Nikos Pilos is an award-winning photojournalist currently based in Athens, Greece. He has traveled extensively to document war, natural disasters, poverty, and socioeconomic struggle.
Since his first assignment in Lebanon in 1988, Pilos has covered major historical events such as the overthrow of Nicolae Ceauşescu in Romania, the Israeli-Palestinian conflict, the conflicts in the Balkans, and the war in Iraq, where he spent 100 days among Iraqis, without being embedded with the U.S. Army. Most recently, he covered the antigovernment protests in Turkey, and for the past three years, his long-term project has been documenting the consequences of the Greek economic crisis.
Pilos’s work appears regularly in international newspapers and magazines including Die Zeit, the New York Times, Stern, Time, XL Semanal, ZReportage.com, and other media outlets.
His awards include a gold award in the press category for people/personality at the PX3-Prix de la Photographie Paris (2013), and also a silver award in the press category for people/personality, and a bronze award in the press category for feature story (2012). Pilos’s The Ruin of Greek Industry has also been honored at the China International Press Photo Contest (2012).
His work has been exhibited in Belgium, China, France, Germany, Greece, and Turkey, among other countries.
In 2008, when Lehman Brothers declared bankruptcy and other large American banking institutions struggled to stay afloat, Greeks thought their economy was secure. Their country hadn’t bought any toxic assets, and they comfortably watched the news of the U.S. economic meltdown on television.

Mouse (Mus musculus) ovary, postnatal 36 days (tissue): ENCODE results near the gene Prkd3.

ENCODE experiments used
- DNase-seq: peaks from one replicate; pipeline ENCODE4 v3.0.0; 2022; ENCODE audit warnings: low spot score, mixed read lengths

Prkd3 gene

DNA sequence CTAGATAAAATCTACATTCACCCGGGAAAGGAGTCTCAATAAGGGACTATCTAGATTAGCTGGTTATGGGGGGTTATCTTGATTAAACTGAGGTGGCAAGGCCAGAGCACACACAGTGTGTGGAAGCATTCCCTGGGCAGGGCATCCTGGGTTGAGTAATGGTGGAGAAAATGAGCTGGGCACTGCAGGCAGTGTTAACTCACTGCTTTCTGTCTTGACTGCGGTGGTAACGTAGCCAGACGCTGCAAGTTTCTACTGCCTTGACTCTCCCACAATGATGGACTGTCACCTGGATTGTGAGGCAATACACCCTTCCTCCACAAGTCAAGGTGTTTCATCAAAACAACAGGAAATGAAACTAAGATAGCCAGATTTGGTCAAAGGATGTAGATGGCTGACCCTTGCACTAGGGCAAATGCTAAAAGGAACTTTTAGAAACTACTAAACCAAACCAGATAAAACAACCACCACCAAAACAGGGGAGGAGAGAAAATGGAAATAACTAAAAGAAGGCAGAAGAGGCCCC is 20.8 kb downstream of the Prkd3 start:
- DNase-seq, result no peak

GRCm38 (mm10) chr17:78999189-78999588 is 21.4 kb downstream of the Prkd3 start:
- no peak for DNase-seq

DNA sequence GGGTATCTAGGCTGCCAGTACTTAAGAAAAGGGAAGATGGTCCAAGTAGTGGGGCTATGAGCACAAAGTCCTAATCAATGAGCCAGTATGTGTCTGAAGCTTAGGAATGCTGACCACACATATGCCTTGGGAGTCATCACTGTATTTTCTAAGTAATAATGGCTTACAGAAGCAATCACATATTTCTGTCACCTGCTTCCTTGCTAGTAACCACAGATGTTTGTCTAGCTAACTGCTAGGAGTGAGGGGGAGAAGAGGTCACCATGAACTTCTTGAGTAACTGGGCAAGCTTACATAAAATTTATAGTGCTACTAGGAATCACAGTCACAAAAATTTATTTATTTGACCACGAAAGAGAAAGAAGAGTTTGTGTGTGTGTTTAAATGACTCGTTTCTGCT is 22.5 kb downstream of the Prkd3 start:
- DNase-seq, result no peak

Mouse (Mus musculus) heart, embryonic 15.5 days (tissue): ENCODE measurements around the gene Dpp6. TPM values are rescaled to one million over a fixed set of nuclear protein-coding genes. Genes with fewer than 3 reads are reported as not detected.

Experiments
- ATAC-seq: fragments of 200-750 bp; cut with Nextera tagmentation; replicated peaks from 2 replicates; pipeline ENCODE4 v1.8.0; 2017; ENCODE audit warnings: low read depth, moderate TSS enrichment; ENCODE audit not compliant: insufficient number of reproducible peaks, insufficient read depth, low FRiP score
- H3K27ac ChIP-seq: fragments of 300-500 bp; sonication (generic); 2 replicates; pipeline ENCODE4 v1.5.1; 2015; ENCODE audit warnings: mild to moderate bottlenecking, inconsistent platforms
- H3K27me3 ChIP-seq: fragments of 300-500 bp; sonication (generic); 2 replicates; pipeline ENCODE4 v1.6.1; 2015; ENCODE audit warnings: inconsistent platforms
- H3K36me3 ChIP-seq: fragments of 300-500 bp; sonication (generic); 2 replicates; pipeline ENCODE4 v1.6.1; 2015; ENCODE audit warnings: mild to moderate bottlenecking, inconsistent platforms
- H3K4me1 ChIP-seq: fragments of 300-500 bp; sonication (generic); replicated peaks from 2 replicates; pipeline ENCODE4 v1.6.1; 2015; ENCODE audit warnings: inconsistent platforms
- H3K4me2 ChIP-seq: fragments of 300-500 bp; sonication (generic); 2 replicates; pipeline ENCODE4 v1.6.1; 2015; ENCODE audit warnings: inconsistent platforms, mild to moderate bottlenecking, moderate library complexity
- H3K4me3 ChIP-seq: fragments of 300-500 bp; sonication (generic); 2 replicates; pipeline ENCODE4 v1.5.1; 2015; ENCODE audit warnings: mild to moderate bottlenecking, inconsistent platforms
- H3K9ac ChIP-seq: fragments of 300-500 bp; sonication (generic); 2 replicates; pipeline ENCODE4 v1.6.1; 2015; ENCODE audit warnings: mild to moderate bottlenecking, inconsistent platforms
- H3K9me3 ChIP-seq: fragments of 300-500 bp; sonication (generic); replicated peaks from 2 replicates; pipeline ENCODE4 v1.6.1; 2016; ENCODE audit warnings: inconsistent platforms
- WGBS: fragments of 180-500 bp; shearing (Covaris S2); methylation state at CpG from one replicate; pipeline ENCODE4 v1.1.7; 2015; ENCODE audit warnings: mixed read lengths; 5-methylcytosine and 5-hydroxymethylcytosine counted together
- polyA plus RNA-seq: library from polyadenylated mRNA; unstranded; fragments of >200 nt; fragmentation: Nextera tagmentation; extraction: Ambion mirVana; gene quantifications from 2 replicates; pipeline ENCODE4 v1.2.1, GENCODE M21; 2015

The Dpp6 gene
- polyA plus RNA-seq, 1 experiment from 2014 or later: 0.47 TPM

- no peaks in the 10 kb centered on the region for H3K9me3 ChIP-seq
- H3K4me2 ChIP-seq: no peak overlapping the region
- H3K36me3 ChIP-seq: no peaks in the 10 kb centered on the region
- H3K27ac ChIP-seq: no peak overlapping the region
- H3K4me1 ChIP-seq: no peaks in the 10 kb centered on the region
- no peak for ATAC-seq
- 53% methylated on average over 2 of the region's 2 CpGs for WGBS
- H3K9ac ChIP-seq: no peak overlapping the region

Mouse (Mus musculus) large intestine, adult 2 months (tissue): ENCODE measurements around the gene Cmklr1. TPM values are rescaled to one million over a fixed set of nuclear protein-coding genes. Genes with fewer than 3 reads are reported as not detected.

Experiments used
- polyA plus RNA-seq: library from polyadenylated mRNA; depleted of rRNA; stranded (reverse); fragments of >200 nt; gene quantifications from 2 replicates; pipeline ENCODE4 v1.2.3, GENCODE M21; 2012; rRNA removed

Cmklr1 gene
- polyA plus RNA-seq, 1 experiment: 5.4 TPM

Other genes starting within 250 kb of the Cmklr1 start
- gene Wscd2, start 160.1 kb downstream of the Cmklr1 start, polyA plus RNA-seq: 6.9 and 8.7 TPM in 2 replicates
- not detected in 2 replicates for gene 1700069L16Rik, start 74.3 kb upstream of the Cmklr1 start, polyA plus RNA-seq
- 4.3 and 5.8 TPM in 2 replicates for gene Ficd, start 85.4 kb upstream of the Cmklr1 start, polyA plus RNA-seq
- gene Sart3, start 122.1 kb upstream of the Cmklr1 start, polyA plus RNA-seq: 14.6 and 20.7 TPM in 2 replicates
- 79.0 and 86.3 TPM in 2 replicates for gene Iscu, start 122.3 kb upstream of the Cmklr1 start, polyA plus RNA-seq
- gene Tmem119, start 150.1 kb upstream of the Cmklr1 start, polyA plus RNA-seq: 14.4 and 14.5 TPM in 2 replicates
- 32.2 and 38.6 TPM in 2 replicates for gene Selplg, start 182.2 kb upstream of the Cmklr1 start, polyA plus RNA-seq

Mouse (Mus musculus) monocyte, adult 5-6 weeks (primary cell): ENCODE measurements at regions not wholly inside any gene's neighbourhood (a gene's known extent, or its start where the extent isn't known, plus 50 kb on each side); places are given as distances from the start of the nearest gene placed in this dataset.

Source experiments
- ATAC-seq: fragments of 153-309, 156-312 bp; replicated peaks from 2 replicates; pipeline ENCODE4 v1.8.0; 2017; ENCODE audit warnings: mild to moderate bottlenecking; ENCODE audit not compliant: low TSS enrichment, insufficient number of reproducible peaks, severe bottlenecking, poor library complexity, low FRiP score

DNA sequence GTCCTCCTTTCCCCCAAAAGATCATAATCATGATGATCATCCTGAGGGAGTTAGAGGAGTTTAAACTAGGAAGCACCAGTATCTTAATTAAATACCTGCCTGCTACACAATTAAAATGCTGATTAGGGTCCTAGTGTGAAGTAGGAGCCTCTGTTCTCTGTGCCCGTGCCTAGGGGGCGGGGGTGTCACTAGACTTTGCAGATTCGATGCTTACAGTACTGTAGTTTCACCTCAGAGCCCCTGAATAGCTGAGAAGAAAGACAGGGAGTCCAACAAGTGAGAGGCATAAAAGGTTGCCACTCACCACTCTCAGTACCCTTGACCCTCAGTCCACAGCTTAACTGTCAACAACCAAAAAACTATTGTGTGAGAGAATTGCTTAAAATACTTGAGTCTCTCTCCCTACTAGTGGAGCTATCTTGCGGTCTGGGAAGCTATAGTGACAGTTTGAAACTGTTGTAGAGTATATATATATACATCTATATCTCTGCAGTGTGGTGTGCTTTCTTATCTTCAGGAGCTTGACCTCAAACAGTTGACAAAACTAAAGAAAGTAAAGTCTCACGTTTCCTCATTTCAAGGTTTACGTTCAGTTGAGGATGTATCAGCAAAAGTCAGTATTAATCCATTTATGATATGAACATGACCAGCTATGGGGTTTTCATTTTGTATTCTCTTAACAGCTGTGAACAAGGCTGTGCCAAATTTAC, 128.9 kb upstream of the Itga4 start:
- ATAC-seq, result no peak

A year later, the financial crisis hit Greece and left the northern region of Thrace with fewer than 10 working factories and an unemployment rate of 50 percent. Thrace’s industrial zone—once a constant stream of activity—was now littered with abandoned buildings and factories.
Today, Greeks are trying to survive their country’s fifth economic recession. The destruction of Greek industries has resulted in unemployment levels of up to 27 percent and youth unemployment of 65 percent. Millions of jobs have been lost and thousands of businesses have closed. My hometown of Corfu has been deeply affected. The crisis is impossible for me to ignore.
I decided to show this catastrophic loss by photographing abandoned factories in Thrace. It is a place where businesses were created overnight with state subsidies, but with little planning and supporting infrastructure—like roads and railways—to transport goods to markets.
The industrial boom in the northern region of Greece started in 1976, when the Greek government subsidized the construction of hundreds of factories. The goal was to entice Greeks—particularly large numbers of 18- to 50-year-olds—to not emigrate to Germany and the United States for overseas employment. From 1982 to 1994, seven government development acts invested approximately one out of every four euros in the region. More than 370 businesses applied for these loans, and the government estimated that this development would create nearly 27,000 jobs. Banks also provided generous loans, and the emigration problem was temporarily averted as jobs became plentiful.
With the huge influx of money, the region’s image changed completely. Thrace’s industry boomed, supported by laws that boosted development. But it was growth without strategy or supervision. Many opportunistic people arrived and took the money without building businesses, and few places in southern Europe have ever experienced such rapid deindustrialization.
Thrace now feels more like a cemetery, or a place of ruins. Like a ghost town, buildings are empty of people but still contain decorations or office equipment, evoking the feeling that the employees left in a hurry with little forewarning of the crisis to come.
—Nikos Pilos, January 2014